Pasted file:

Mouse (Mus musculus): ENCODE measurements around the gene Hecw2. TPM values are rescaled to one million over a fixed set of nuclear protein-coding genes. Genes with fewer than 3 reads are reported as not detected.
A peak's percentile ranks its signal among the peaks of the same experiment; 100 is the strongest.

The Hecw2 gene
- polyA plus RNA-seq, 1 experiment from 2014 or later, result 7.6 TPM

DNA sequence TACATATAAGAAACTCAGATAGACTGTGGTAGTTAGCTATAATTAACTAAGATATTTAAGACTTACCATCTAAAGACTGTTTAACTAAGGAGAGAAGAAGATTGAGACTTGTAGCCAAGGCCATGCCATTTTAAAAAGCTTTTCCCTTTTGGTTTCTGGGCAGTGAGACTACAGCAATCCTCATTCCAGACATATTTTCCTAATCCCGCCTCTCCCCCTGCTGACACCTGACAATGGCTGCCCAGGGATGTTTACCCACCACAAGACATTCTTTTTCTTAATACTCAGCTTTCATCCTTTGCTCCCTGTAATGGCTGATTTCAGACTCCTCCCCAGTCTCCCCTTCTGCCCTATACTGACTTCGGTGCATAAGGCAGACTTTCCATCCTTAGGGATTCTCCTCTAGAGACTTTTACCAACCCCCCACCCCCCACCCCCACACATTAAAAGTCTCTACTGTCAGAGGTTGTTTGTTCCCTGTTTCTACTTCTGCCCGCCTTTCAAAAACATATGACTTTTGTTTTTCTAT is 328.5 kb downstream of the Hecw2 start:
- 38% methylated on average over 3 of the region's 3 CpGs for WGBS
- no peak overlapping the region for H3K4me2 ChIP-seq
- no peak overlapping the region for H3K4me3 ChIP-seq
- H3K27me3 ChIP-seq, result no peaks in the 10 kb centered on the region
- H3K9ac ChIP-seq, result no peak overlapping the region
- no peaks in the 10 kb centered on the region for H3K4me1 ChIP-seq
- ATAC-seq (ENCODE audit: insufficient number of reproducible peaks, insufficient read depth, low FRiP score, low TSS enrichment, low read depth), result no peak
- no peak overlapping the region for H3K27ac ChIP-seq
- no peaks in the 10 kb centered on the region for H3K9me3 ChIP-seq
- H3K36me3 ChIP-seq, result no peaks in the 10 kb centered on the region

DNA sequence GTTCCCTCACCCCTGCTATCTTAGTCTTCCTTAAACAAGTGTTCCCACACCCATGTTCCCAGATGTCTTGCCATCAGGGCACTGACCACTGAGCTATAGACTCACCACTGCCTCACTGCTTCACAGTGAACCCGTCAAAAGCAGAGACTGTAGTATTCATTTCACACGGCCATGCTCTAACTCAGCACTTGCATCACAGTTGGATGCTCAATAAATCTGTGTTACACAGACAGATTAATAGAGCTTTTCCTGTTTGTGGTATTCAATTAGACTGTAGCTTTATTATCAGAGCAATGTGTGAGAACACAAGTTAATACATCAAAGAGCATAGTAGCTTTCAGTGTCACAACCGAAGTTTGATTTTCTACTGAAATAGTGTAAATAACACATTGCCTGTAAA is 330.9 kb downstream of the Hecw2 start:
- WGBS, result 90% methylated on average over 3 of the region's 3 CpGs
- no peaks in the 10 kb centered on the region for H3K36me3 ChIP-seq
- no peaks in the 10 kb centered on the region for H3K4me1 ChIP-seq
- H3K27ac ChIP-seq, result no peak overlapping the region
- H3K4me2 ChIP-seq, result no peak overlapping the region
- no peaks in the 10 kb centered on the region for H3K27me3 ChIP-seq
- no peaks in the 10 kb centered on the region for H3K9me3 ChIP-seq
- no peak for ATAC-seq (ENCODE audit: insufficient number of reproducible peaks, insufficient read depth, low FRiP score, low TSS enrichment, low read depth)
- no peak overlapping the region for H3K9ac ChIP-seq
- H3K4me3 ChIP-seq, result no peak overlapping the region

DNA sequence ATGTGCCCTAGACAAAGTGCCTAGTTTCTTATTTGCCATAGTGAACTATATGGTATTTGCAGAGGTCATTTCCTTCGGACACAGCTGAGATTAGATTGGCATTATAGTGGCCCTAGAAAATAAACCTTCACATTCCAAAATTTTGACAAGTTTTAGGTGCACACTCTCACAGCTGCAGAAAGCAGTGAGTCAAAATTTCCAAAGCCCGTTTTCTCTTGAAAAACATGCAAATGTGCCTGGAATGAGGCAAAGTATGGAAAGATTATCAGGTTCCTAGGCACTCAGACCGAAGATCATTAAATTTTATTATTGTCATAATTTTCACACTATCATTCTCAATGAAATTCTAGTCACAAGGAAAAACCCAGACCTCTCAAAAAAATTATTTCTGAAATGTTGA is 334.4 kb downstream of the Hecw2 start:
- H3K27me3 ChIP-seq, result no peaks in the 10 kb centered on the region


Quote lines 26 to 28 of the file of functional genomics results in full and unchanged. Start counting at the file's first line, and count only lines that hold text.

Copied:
- H3K4me3 ChIP-seq, result no peak overlapping the region

DNA sequence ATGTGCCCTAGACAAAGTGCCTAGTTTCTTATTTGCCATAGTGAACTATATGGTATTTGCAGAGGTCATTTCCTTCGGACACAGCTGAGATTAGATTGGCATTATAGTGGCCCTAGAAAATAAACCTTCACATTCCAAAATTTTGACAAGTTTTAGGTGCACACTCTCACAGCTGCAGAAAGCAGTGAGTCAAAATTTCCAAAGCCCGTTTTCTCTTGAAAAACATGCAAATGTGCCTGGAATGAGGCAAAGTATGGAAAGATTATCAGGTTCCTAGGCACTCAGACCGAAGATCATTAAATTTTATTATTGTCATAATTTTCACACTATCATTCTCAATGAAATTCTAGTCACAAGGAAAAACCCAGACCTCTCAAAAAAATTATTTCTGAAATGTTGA is 334.4 kb downstream of the Hecw2 start:
- H3K27me3 ChIP-seq, result no peaks in the 10 kb centered on the region